Second line treatments discussed in the updated guideline all relate to medications and their potential uses and risks. Recommended third line treatments suggest more invasive options including tibial nerve stimulation and sacral nerve stimulation, which are both FDA-approved options. The guidelines are based on expert opinion as well as on research. As reported in prior posts about overactive bladder, more research is required to better define the symptom complex and more consistency within the research is needed in regards to definitions throughout the research.The AUA also has guidelines for other male and female urologic conditions such as urinary incontinence, erectile dysfunction, female surgeries, and interstitial cystitis/bladder pain syndrome. You can access the page with links to these documents by clicking here. To access the new AUA guidelines for overactive bladder only, please click here.

The value of seeing behavioral training listed as the number one treatment that providers should offer the patient is to be celebrated in a world when pharmacology and surgeries is the typical go-to medical suggestion. What a wonderful document to discuss with your urologists, urogynecologists, family practice providers, and fellow party-goers as we head into the Memorial Day weekend.

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Chronic Yeast Infections and Boric Acid

Recent research has confirmed prior work that suggests the use of boric acid is an effective treatment for vaginal yeast irritation. Chronic yeast irritation, commonly caused by Candida albicans, is a troubling condition that can cause symptoms of vulvar itching and burning, abnormal discharge, painful urination or intercourse, and vulvar swelling. Triggers for yeast imbalance include antibiotics use, pregnancy, changes in glucose metabolism, and use of certain oral birth control pills. Tight clothing and use of plastic pantiliners can also create an environment in which yeast growth can cause symptoms.

The availability of over-the-counter yeast treatment has led to patients misdiagnosing and often over-treating with such medications. The ingredients in many of the available creams or suppositories can cause allergic reactions, vaginal burning, irritation, or itching. Many of our patients who complain of pelvic pain may be dealing with a history of or a current case of low grade (non-acute), recurrent yeast overgrowth and subsequent tissue irritation that can create a chronic pain condition. There are several intravaginal treatments that have been used by patients including boric acid tablets. Knowing that I worked with a high population of women's health patients, I recall my naturopath handing me an article over a decade ago that described the superior results of boric acid over nystatin. Some providers recommend the use of boric acid in the evening, followed by intravaginal probiotics in the morning. Boric acid can cause local skin irritation as a side effect, but no other significant side effects have been reported when used vaginally.

In a reviewby Iavazzo and colleagues about recurrent vulvovaginal candidiasis, the use of boric acid is presented. The studies included in the review reported a 40-100% cure rate with minimal side effects. The authors conclude that boric acid is an economic, safe option for women who have non-albicans Candida strains of yeast overgrowth or for those who have azole-resistant strains. The National Institutes of Health recommends avoiding vaginal douching or feminine hygiene sprays, rinsing with water only (no soap), use of condoms to prevent spread of sexually transmitted infections, wearing cotton underwear and avoiding tight, non-breathing clothing, and keeping blood sugars in check.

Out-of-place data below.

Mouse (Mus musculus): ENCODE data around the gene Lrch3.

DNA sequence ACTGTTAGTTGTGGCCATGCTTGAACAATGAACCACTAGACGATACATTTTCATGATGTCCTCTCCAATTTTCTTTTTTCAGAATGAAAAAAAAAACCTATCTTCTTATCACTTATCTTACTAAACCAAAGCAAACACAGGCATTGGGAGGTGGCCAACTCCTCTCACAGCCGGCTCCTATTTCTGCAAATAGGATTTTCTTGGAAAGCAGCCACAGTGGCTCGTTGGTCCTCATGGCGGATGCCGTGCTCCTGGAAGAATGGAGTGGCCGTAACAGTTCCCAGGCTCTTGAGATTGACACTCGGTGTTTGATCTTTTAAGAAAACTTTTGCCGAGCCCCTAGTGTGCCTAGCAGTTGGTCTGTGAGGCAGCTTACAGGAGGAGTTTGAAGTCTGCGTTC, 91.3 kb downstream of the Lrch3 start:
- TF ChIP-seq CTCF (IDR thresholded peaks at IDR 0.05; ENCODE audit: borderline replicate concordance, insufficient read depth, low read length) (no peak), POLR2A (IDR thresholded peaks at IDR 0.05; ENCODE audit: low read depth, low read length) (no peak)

We can keep this information in mind when working with patients who complain of pelvic pain, vaginal or vulvar burning. Of course, these symptoms can also be attributed to neuromuscular pain, referred symptoms, or a chronic pain cycle. The above information about boric acid can be presented to the patient if she reports a history of chronic yeast irritation and she can then discuss the option with her medical provider. According to Donders, patients often feel misunderstood, guilty, and feel sexually inferior due to chronic candidosis, requiring that medical providers consider this issue as one to be taken seriously. Having the information about options such as boric acid appear in medical journals helps to highlight the importance of managing this condition that is often recurrent and sometimes difficult to treat.

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PTPC Development Update

A big thanks to everyone who completed our PTPC Job Task Analysis Survey over the past few weeks. We received over 400 responses, which is more than enough data that we will need to perform the necessary analysis.


On May 2nd, we drew the names of our two lucky participants, who will each received a free course registration of their choosing. Congratulations to Christy Kline, PT and Kate Middleton, PT on winning the drawing!


Over the next few weeks, our subject matter experts and test development partner, Kryterion, will work together to finalize the quantitative blue print. This blue print will determine the relative amount of exam items that will be devoted to various sub-topics within pelvic rehabilitation. While not a "study guide", those interested inpursuing PTPC could use this test blue print to determine the topicson which to focus their studying efforts.


Our test developers will also use this test blue print to begin writing exam items. Similar to the JTA survey, we will need to beta test exam items in order to measure their validity for the actual exam.


Thanks again to everyone who participated, and please stay tuned for updates as we continue to work towards offering the PTPC exam for the first time. Also, if you completed the JTA survey, and have yet to redeem your $50 credit, let us know when you are ready to apply your credit to an upcoming course that you'd like to attend.

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Upcoming Continuing Education Courses